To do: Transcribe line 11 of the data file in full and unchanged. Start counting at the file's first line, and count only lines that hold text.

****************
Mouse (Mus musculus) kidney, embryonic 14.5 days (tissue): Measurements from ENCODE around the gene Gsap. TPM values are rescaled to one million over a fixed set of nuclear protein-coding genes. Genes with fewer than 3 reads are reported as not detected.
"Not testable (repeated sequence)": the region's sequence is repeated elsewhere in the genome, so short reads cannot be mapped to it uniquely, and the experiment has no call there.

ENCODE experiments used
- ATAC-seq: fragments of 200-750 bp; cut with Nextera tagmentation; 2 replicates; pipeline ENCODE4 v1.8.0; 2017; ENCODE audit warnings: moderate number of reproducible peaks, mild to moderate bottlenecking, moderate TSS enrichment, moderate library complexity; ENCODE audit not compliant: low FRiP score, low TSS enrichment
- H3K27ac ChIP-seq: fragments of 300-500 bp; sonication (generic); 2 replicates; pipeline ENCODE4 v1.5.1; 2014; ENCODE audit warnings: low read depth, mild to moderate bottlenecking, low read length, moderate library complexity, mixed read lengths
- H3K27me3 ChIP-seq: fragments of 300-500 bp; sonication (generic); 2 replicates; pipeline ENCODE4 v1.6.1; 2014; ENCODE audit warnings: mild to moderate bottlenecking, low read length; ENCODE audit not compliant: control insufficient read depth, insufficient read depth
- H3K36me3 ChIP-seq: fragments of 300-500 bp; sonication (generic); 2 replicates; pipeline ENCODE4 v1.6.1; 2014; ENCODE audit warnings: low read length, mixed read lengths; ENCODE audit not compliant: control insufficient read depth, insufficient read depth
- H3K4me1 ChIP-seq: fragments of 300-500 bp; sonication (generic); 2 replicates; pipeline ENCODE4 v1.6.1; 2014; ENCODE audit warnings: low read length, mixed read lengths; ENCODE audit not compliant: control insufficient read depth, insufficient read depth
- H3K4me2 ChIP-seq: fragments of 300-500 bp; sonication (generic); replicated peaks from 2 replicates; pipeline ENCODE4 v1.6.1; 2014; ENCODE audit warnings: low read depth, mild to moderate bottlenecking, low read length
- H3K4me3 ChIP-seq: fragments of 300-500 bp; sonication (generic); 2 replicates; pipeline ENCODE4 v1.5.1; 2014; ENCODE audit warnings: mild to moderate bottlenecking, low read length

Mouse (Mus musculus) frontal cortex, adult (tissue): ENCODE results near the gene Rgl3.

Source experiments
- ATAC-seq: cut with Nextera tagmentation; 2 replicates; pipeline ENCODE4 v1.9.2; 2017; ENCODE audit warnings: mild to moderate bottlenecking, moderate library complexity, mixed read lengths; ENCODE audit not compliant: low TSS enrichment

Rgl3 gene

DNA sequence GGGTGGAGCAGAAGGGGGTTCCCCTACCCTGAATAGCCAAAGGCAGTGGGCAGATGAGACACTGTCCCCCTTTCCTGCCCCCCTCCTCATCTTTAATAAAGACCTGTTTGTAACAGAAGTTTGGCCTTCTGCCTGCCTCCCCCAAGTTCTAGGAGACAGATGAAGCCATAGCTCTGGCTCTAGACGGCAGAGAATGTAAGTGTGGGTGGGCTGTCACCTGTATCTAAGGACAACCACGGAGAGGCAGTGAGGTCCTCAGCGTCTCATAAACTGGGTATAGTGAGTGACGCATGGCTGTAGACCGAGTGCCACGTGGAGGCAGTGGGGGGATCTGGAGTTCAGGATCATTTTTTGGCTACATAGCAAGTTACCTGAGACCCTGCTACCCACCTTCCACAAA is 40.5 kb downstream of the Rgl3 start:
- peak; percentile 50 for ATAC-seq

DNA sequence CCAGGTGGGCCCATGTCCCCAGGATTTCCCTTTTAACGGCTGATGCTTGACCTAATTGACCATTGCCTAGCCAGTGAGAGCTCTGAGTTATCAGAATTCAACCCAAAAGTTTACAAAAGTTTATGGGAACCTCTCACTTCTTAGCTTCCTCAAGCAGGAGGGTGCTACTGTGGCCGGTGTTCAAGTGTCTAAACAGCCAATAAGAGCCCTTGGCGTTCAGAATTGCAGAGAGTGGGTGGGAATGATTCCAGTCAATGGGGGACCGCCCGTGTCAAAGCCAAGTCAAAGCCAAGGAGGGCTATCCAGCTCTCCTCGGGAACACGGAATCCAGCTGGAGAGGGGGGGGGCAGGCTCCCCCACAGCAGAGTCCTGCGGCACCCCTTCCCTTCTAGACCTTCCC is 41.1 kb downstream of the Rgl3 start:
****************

Mouse (Mus musculus) frontal cortex, adult (tissue): ENCODE results near the gene Rgl3.